For twelve weeks this summer - the months of June, July, and August - I will be immersing myself in a culture that is very foreign to me. In mid-July, after six weeks of Ukrainian language training, I will be traveling to Ukraine for a six week research-service experience. I have created this blog to reflect on my research, share my stories, and express my joys and concerns about this exciting new adventure!
A summer of firsts
This will be my first summer away from Duke since beginning college, and the trip to Ukraine will be my first experience traveling overseas. Also, this summer will be my first time doing a real independent, self-structured research project. I have done research before, but always under the strict guidance of a mentor, and always on a suggested topic. This summer I will be largely on my own, although I do have mentors in Durham and Kyiv. My topic is self-designed, this trip is self-designed, and my methods are self-designed.
The focus of my research is a joint study on the health effects of exposure to radiation being conducted in Chernobyl, Ukraine, by Duke, Research Triangle International (RTI), UNC-Asheville, and Kyiv's Research Center for Radiation Medicine. You can read the project's press release here.
The basic gist is this: After the Chernobyl accident in 1986, officials constructed a concrete "sarcophagus" around the nuclear power plant to contain radiation; however, after more than 20 years, the hastily-built concrete shield is falling apart. In a new study, dubbed the "International Consortium for Applied Radiation Research" (which I will shorten to ICARR for the purposes of this blog,) researchers from Duke, RTI, etc. will monitor workers who are are currently building a better, stronger radiation containment system at the plant, called "the Ark." These researchers are hoping to expand their understanding of the health effects of ionizing radiation, especially on the genetic level, by studying the Ark workers. The original Science article about ICARR, published last year, may be read here. It is a great piece of science writing - well-written and succinct.
When I heard about ICARR almost a year ago, it immediately fascinated me. The study raises important questions about treating people as ends in themselves, and not merely as means to an end. How should the researchers reconcile individual workers’ roles as employees with their status as research participants? Also, since jobs are scarce in north-central Ukraine, won't workers have incentives to take risks with their own health? The history of bioethics has shown that people under psychological, social, or economic constraint are particularly acquiescent. (Consider, for example, the infamous Tuskegee Syphilis Experiments in Macon County, Alabama.) It may be that the Ark workers are people who, because of their station in life, do not have an equal chance to withhold consent when asked to build the Ark and/or participate in ICARR. Is this fair?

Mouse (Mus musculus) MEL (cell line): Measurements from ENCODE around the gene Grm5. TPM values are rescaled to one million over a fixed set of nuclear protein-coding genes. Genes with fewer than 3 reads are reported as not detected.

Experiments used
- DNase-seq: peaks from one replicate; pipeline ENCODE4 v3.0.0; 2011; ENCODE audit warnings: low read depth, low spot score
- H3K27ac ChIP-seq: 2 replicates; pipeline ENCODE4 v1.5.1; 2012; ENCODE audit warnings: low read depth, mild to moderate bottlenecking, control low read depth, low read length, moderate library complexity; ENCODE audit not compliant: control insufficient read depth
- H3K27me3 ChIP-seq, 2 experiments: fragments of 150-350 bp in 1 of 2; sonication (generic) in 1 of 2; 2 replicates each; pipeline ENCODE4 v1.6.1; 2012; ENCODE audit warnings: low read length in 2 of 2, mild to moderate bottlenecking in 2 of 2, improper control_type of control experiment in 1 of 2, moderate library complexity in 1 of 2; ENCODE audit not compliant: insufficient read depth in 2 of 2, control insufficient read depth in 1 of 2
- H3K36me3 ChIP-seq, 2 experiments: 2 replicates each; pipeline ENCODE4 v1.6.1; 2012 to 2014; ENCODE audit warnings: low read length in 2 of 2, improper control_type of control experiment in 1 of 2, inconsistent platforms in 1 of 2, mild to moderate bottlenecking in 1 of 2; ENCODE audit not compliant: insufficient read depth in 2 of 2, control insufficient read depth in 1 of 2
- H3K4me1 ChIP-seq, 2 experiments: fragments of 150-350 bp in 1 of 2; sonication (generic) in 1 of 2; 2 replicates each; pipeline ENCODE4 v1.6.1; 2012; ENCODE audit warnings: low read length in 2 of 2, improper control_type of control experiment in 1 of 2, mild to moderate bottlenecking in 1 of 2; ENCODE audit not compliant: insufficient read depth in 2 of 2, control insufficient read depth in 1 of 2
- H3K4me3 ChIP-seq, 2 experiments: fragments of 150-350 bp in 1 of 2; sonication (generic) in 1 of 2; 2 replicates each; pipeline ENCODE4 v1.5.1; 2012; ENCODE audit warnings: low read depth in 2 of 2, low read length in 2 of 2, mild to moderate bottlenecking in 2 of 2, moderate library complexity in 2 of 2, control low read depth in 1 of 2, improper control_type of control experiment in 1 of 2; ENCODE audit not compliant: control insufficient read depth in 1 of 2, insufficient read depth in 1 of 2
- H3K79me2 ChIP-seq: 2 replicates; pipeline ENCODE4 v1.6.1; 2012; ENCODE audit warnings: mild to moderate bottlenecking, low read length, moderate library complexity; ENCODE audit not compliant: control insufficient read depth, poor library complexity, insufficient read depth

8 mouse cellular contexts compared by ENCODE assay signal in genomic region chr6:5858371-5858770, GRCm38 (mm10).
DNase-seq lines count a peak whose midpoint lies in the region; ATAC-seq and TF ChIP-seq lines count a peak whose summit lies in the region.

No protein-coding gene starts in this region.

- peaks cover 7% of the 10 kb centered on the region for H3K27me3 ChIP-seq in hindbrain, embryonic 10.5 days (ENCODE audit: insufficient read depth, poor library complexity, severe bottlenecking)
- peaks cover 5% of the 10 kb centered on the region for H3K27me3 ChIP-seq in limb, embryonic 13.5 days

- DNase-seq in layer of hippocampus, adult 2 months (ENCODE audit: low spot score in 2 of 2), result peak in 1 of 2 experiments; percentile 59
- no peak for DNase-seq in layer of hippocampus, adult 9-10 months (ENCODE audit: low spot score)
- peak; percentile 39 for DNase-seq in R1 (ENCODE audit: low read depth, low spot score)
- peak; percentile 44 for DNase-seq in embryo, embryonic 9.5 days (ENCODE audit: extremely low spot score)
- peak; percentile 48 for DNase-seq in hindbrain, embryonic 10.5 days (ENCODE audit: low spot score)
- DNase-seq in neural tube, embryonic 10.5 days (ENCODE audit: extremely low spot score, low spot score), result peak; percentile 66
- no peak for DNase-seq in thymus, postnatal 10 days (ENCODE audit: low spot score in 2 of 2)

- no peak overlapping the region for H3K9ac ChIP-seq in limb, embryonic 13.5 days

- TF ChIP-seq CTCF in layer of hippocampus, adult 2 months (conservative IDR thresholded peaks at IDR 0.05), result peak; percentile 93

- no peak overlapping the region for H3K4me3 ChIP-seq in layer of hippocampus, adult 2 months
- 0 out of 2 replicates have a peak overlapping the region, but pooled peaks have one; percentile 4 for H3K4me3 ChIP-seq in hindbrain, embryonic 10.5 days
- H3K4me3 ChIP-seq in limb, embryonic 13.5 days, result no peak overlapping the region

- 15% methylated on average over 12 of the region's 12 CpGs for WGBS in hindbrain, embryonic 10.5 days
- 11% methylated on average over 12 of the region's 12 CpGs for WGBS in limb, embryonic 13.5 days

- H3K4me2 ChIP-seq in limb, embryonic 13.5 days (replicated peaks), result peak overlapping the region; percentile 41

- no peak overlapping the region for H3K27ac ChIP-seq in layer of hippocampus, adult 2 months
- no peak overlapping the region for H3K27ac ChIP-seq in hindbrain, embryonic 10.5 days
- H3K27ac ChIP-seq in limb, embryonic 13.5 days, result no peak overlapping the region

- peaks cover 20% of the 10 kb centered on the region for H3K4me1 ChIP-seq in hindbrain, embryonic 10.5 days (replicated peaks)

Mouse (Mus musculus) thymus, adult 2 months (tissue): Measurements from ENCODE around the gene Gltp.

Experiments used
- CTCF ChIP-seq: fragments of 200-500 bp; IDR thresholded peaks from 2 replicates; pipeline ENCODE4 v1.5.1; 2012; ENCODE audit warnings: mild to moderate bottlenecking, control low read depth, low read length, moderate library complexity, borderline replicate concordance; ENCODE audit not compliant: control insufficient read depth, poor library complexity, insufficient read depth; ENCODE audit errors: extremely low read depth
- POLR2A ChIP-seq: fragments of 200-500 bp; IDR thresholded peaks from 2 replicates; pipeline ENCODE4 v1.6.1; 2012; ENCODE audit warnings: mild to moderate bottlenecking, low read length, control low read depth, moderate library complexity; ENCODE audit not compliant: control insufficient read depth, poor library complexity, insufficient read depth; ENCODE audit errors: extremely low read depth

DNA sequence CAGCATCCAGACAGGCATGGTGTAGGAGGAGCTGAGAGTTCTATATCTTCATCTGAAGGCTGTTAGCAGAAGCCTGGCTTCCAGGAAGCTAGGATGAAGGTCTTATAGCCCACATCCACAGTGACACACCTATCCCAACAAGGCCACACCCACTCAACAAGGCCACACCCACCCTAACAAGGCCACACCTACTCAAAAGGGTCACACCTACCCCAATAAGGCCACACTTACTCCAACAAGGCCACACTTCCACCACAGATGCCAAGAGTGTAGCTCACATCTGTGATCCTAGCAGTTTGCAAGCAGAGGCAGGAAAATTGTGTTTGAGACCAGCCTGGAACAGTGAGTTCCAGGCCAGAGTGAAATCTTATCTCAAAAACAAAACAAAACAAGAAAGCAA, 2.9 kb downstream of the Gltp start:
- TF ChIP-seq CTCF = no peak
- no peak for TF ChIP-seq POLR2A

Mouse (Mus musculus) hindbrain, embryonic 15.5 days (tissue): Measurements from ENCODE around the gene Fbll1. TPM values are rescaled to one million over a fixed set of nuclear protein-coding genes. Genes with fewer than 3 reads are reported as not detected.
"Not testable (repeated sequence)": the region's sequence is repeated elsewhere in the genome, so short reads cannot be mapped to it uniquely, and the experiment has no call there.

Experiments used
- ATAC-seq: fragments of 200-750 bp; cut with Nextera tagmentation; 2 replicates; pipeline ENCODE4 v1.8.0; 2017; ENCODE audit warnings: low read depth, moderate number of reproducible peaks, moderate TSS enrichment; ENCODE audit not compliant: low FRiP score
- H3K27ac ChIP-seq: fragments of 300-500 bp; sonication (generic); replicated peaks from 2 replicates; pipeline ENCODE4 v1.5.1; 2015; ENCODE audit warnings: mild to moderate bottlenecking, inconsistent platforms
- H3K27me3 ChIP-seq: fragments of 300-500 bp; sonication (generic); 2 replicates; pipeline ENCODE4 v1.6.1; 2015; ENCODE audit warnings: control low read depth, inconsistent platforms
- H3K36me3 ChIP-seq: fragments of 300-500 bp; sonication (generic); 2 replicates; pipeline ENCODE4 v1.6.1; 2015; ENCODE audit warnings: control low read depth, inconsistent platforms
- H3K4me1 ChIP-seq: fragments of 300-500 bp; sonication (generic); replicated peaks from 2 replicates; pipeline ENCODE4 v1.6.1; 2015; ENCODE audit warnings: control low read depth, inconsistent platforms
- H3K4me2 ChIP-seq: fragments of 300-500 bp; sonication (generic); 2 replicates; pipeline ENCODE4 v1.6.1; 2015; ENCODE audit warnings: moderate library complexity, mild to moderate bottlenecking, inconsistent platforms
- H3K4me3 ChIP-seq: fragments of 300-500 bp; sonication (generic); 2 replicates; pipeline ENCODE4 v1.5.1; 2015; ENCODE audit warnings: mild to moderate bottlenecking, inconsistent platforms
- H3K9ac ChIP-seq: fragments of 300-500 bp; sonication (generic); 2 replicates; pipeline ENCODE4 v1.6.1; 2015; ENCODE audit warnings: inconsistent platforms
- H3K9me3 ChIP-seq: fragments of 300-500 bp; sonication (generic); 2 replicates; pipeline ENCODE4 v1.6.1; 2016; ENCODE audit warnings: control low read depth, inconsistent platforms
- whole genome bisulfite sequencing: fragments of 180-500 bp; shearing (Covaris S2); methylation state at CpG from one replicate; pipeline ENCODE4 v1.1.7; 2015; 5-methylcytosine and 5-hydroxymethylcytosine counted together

Our ethical intuition is that people participating in research studies have a right to know things and make up their minds, especially if their health is at stake. The research community has come a long way since Tuskegee, and ICARR has built in to it a protocol for informed consent. Nevertheless, ICARR has many unique political, social, and ethical characteristics that make it different from other research projects. I see a great opportunity in Chernobyl to create an ethical model that guides future work of this kind.
Over the past two semesters I have been developing a series of research questions, which I hope to answer this summer:
1) How can Duke, RTI, UNC-A, and RCRM conduct its research in a way that respects the rights and interests of the Ark workers?
2) Is it possible to improve current operational procedures in Chernobyl so that the rights and interests of Ark workers are better protected?
3) What is the best way to build the Ark so that bad health outcomes for workers are minimized?
My primary research techniques will be interviews and case studies. Although the latter can be done in the United States, the former requires that I travel to the Ark building site in Ukraine. Such a trip will allow me to evaluate the sample collection process, informed consent process, and local monitoring and worker safety programs first hand. Also, I have identified some sites of policy expertise, such as the International Atomic Energy Agency (IAEA) in Vienna, to do interviews en route.
Ideally, the finished product of all of this will be a series of recommendations for researchers in Ukraine. My goal is to create a useful document that will inform the decision making process in Chernobyl.
Time line for the summer
From June 4 until July 13, I will be taking an intensive Ukrainian language class through the University of Pittsburgh's Russian and East European Summer Language Institute. It should be a blast. There are over a hundred students in the program who will be learning a variety of eastern European languages, from Bulgarian to Polish to Russian. Ukrainian seems to be one of the least popular choices - as far as I know, there are only two students enrolled in the Ukrainian class, including me - but I see this as a positive thing. For all intents and purposes, I have a personal Ukrainian tutor for six weeks.
Almost immediately after the Pitt course ends, I will be leaving for Kyiv. Since I want to spend a solid 5-6 weeks in Ukraine, I need to depart ASAP in mid-July. The first day of fall classes at Duke is August 27th, so I will try to return to the States before then.
I am incredibly excited about my Ukrainian adventure! I expect to have many amazing experiences, and I will be sharing them with you through this blog every step of the way.